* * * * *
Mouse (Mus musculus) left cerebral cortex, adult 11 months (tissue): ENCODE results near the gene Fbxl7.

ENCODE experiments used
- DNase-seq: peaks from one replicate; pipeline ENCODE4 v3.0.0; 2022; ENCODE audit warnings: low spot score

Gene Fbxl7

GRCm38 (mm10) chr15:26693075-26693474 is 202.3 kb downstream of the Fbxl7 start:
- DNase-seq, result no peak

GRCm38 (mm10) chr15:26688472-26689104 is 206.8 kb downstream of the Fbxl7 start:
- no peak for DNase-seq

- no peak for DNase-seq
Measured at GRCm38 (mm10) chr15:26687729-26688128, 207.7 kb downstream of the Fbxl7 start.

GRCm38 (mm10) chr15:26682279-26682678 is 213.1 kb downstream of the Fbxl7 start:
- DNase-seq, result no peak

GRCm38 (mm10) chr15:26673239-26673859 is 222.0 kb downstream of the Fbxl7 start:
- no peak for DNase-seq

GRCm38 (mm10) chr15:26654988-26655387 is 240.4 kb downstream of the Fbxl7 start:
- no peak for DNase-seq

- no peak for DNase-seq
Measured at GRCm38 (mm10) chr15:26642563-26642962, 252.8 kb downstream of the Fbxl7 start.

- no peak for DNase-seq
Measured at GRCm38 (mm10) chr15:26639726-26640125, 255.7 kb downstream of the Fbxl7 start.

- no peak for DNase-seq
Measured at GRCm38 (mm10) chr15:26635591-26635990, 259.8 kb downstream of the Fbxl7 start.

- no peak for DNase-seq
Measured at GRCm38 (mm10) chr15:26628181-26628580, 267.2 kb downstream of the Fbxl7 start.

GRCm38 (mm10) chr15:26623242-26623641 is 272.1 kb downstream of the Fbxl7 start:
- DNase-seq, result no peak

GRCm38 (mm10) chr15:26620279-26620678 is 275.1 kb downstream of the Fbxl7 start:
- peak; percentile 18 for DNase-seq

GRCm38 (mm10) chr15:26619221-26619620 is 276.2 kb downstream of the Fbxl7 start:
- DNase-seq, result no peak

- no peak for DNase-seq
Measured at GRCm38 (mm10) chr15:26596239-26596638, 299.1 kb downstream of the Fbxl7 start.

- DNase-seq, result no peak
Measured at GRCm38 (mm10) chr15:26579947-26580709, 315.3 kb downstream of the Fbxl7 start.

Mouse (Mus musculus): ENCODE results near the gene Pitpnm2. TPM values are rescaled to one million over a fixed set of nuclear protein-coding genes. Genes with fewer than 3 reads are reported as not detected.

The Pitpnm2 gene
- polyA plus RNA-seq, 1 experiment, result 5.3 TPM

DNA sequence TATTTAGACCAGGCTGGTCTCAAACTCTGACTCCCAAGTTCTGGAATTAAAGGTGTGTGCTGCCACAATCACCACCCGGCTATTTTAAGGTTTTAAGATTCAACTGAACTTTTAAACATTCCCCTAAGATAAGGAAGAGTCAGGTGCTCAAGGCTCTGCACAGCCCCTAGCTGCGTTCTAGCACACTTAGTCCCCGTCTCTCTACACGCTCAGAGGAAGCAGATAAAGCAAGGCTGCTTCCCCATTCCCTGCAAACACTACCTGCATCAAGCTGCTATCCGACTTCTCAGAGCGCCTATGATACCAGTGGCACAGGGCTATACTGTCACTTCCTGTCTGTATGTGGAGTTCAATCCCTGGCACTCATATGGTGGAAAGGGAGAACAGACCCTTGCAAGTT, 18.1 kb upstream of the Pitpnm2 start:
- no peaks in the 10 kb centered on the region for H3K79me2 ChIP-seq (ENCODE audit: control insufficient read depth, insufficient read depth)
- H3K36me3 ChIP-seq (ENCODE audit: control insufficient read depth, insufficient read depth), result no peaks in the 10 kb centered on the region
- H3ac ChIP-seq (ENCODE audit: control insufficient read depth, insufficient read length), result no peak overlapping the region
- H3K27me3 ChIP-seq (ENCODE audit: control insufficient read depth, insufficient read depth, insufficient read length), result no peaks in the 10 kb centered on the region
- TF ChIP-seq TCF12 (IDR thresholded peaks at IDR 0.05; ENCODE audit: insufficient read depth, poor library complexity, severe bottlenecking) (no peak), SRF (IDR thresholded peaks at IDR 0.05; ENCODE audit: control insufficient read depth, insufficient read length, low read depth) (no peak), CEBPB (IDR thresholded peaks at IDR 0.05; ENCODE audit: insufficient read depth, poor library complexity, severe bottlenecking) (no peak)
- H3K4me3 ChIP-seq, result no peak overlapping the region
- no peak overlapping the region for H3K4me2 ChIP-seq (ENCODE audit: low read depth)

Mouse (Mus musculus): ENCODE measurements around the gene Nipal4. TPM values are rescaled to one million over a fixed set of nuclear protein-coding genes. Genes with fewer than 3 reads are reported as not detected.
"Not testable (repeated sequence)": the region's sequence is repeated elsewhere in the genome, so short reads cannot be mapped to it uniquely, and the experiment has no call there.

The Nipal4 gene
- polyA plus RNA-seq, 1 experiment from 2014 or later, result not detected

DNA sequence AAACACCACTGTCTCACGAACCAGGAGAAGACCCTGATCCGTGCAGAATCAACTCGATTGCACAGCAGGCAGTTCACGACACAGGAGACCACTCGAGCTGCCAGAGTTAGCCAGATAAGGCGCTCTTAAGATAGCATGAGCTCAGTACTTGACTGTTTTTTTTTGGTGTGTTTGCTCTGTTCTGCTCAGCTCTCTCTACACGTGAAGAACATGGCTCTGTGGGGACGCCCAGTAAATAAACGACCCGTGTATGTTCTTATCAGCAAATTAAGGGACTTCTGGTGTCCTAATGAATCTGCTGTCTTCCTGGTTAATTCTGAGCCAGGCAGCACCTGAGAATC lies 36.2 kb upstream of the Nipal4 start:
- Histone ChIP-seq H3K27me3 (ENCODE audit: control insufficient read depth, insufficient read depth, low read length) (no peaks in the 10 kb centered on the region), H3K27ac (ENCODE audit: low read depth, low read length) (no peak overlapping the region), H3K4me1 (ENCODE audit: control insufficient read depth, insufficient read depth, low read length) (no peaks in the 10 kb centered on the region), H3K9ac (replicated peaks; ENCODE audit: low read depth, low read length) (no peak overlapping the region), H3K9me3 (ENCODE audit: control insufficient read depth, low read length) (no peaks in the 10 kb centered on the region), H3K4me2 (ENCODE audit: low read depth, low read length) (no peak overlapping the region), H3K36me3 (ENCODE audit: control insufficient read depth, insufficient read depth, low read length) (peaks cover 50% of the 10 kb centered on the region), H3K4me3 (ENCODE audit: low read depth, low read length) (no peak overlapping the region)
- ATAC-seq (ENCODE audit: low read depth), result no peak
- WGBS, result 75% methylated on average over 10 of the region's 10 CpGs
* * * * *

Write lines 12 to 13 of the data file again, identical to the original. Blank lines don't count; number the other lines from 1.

- DNase-seq, result no peak

GRCm38 (mm10) chr15:26673239-26673859 is 222.0 kb downstream of the Fbxl7 start: